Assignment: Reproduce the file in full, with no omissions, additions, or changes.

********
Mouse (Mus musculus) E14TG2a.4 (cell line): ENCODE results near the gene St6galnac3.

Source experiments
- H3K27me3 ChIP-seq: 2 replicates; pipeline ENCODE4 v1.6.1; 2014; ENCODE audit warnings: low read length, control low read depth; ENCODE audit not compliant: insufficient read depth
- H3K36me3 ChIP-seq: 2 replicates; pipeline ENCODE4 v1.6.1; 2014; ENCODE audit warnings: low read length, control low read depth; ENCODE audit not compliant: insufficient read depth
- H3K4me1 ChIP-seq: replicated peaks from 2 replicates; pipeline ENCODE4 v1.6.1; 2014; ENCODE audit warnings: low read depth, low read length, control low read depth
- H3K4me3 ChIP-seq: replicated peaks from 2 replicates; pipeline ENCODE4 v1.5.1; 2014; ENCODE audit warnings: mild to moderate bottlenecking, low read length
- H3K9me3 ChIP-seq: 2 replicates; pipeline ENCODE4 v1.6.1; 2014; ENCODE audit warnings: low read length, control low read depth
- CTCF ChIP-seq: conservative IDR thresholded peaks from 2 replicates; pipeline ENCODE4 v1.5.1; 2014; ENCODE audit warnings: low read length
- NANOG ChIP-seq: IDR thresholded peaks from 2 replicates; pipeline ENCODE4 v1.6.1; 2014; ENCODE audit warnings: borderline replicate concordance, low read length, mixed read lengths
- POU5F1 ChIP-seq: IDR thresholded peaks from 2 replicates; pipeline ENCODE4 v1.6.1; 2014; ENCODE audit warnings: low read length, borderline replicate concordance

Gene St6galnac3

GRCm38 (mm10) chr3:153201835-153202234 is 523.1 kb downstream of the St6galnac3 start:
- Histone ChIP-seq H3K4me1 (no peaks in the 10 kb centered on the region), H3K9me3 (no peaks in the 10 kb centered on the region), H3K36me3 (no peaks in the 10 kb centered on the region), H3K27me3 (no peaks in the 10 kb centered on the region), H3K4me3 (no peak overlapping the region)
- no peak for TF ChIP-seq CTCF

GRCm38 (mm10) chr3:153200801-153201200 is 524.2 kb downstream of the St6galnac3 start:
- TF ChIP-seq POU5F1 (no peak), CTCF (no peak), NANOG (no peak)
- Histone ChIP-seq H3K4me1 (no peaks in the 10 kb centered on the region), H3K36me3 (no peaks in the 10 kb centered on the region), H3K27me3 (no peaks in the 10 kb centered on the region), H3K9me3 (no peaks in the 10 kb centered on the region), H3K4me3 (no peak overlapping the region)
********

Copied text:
Mouse (Mus musculus) E14TG2a.4 (cell line): ENCODE results near the gene St6galnac3.

Source experiments
- H3K27me3 ChIP-seq: 2 replicates; pipeline ENCODE4 v1.6.1; 2014; ENCODE audit warnings: low read length, control low read depth; ENCODE audit not compliant: insufficient read depth
- H3K36me3 ChIP-seq: 2 replicates; pipeline ENCODE4 v1.6.1; 2014; ENCODE audit warnings: low read length, control low read depth; ENCODE audit not compliant: insufficient read depth
- H3K4me1 ChIP-seq: replicated peaks from 2 replicates; pipeline ENCODE4 v1.6.1; 2014; ENCODE audit warnings: low read depth, low read length, control low read depth
- H3K4me3 ChIP-seq: replicated peaks from 2 replicates; pipeline ENCODE4 v1.5.1; 2014; ENCODE audit warnings: mild to moderate bottlenecking, low read length
- H3K9me3 ChIP-seq: 2 replicates; pipeline ENCODE4 v1.6.1; 2014; ENCODE audit warnings: low read length, control low read depth
- CTCF ChIP-seq: conservative IDR thresholded peaks from 2 replicates; pipeline ENCODE4 v1.5.1; 2014; ENCODE audit warnings: low read length
- NANOG ChIP-seq: IDR thresholded peaks from 2 replicates; pipeline ENCODE4 v1.6.1; 2014; ENCODE audit warnings: borderline replicate concordance, low read length, mixed read lengths
- POU5F1 ChIP-seq: IDR thresholded peaks from 2 replicates; pipeline ENCODE4 v1.6.1; 2014; ENCODE audit warnings: low read length, borderline replicate concordance

Gene St6galnac3

GRCm38 (mm10) chr3:153201835-153202234 is 523.1 kb downstream of the St6galnac3 start:
- Histone ChIP-seq H3K4me1 (no peaks in the 10 kb centered on the region), H3K9me3 (no peaks in the 10 kb centered on the region), H3K36me3 (no peaks in the 10 kb centered on the region), H3K27me3 (no peaks in the 10 kb centered on the region), H3K4me3 (no peak overlapping the region)
- no peak for TF ChIP-seq CTCF

GRCm38 (mm10) chr3:153200801-153201200 is 524.2 kb downstream of the St6galnac3 start:
- TF ChIP-seq POU5F1 (no peak), CTCF (no peak), NANOG (no peak)
- Histone ChIP-seq H3K4me1 (no peaks in the 10 kb centered on the region), H3K36me3 (no peaks in the 10 kb centered on the region), H3K27me3 (no peaks in the 10 kb centered on the region), H3K9me3 (no peaks in the 10 kb centered on the region), H3K4me3 (no peak overlapping the region)